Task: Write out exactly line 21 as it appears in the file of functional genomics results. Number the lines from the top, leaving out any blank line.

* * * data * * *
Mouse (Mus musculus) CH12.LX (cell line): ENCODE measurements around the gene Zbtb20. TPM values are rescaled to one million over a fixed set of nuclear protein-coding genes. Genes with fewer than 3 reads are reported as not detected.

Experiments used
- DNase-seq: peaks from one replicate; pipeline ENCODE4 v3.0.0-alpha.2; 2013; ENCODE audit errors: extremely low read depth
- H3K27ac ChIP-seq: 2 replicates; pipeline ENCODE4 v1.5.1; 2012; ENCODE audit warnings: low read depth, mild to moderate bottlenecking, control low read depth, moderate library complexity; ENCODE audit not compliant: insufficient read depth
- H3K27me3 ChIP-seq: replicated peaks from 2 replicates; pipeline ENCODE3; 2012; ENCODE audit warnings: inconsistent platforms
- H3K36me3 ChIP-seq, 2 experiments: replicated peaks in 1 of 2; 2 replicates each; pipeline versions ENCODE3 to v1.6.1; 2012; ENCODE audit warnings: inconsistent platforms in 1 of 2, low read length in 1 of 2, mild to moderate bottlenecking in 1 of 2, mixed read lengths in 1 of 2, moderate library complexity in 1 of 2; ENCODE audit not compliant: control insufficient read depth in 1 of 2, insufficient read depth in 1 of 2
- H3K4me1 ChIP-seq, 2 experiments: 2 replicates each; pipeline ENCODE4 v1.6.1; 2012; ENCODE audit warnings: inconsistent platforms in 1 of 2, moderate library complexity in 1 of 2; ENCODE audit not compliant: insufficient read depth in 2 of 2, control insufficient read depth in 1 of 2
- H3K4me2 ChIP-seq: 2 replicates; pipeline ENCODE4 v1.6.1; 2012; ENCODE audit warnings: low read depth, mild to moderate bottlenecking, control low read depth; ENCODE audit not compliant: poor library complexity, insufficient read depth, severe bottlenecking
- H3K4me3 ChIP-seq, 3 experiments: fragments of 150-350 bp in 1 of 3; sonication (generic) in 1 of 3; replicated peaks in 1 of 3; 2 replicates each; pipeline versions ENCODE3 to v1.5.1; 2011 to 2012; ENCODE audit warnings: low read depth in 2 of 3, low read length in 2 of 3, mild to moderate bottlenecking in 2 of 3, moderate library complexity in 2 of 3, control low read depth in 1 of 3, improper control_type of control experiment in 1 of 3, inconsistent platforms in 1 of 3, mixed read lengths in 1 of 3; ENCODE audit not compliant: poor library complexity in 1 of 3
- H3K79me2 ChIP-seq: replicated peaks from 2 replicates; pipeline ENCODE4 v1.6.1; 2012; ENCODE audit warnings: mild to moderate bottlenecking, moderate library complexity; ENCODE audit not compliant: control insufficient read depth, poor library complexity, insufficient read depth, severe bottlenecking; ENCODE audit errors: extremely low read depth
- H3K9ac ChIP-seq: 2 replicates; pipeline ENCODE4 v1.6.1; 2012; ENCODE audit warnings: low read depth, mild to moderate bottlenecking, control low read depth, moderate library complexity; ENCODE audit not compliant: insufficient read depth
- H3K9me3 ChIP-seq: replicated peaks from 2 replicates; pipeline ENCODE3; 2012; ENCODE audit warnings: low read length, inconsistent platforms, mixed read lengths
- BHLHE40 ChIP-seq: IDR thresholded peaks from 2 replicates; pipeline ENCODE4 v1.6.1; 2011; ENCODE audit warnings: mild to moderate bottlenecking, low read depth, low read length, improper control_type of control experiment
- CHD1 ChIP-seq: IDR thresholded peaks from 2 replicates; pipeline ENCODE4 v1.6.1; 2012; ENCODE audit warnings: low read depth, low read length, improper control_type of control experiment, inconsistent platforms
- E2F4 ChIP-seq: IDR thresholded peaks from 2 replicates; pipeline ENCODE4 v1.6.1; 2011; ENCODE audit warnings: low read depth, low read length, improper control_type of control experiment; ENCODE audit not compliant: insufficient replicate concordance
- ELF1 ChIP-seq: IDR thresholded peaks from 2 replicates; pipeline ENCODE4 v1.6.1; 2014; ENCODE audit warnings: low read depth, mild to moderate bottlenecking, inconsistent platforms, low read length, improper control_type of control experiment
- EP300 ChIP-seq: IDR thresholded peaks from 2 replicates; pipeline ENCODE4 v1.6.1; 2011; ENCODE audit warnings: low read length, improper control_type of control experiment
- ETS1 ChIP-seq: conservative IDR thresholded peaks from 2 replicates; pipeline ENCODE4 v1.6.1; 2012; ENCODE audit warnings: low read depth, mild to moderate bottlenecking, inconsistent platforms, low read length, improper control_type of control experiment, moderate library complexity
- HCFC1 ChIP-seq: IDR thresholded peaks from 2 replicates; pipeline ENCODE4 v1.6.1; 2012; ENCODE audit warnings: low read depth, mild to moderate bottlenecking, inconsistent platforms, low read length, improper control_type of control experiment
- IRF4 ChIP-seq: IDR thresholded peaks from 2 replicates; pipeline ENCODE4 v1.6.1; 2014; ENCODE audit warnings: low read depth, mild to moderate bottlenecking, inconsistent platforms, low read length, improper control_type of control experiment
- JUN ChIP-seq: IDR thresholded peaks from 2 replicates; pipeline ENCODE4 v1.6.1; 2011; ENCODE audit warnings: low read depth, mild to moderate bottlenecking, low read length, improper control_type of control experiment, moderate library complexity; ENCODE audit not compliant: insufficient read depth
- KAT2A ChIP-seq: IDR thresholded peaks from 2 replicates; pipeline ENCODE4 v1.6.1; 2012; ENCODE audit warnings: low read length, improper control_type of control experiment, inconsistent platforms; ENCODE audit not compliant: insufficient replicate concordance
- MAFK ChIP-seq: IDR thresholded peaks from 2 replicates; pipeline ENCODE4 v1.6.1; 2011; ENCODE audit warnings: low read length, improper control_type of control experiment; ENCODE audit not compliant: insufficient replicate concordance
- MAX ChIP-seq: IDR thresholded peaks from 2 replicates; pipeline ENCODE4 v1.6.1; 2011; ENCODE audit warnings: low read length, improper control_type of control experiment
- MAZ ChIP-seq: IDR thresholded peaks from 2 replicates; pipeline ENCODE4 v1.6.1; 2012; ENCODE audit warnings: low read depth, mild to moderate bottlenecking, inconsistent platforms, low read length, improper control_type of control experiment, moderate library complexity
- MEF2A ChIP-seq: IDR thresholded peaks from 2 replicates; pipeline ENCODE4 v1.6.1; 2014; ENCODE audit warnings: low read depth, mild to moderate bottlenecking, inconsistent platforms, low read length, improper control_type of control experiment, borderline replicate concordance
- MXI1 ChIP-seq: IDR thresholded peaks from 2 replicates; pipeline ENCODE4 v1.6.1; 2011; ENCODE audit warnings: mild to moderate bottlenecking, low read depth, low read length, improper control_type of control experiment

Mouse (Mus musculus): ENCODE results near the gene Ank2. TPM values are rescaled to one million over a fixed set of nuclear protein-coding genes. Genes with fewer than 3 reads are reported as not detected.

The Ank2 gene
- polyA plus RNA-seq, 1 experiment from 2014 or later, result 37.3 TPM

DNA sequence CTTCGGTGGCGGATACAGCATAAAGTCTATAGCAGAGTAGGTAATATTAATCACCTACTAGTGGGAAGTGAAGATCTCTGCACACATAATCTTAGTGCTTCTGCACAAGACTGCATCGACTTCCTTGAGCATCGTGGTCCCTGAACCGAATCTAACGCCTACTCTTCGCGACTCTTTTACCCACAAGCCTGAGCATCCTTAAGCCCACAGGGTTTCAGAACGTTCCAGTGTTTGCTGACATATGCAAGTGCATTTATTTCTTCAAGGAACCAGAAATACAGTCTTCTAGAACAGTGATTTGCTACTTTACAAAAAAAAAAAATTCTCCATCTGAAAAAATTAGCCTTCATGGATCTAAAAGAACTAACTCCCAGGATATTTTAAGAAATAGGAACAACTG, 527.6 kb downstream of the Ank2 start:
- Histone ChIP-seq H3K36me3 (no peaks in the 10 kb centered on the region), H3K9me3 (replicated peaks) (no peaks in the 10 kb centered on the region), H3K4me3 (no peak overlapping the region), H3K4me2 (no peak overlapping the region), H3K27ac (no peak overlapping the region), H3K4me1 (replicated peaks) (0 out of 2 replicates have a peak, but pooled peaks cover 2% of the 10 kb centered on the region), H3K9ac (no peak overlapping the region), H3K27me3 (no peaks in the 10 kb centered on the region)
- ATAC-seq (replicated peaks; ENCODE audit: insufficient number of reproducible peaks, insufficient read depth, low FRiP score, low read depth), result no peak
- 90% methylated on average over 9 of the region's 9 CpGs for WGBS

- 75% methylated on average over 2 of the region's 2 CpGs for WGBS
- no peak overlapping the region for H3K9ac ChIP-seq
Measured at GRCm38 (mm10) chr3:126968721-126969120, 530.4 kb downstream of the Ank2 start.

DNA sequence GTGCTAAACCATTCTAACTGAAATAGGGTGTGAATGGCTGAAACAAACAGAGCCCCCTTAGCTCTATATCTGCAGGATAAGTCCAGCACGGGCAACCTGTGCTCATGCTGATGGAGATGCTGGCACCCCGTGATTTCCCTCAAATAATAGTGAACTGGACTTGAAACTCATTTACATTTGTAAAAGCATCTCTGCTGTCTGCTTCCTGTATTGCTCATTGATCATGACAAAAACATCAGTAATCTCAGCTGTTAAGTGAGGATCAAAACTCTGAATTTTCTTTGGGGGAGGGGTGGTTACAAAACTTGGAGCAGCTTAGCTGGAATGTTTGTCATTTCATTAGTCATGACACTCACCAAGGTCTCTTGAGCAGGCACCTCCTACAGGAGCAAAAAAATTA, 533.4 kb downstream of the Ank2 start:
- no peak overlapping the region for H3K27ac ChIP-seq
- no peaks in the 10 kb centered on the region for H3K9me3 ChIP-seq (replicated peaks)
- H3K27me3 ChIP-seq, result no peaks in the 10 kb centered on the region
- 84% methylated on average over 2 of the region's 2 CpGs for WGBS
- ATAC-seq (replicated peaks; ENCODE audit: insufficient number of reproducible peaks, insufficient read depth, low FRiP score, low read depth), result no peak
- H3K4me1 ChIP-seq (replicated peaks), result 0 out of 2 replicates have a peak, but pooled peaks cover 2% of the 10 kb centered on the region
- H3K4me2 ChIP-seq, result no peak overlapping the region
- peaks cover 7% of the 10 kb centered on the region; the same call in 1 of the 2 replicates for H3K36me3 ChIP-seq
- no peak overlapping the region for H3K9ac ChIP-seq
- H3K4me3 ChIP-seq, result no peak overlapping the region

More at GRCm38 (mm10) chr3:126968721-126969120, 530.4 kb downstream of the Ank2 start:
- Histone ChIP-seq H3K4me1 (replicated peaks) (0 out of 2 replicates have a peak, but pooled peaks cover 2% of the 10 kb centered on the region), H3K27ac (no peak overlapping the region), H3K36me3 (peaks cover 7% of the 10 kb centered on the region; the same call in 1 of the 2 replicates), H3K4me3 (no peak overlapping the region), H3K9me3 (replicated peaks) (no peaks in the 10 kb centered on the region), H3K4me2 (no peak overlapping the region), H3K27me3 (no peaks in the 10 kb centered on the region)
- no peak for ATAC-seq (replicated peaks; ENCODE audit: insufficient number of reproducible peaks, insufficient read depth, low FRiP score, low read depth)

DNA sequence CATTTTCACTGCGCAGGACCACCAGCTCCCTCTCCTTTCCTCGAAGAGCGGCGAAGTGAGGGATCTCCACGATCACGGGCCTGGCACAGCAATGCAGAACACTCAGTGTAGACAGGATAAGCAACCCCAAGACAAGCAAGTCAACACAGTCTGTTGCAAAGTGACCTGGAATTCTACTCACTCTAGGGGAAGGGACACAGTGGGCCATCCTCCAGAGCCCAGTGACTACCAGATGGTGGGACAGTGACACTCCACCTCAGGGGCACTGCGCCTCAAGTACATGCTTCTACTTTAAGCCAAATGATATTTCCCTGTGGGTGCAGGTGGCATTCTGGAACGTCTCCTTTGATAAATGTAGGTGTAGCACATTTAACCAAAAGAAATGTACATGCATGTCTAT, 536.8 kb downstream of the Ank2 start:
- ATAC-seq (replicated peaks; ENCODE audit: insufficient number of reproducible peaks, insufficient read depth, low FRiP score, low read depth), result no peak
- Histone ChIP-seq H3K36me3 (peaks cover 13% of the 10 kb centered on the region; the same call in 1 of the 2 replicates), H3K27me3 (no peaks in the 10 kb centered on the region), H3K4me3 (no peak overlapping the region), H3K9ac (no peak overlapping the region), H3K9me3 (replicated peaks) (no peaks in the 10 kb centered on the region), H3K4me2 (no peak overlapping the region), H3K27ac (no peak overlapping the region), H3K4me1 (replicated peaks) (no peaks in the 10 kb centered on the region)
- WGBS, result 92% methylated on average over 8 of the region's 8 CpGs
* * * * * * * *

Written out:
- JUN ChIP-seq: IDR thresholded peaks from 2 replicates; pipeline ENCODE4 v1.6.1; 2011; ENCODE audit warnings: low read depth, mild to moderate bottlenecking, low read length, improper control_type of control experiment, moderate library complexity; ENCODE audit not compliant: insufficient read depth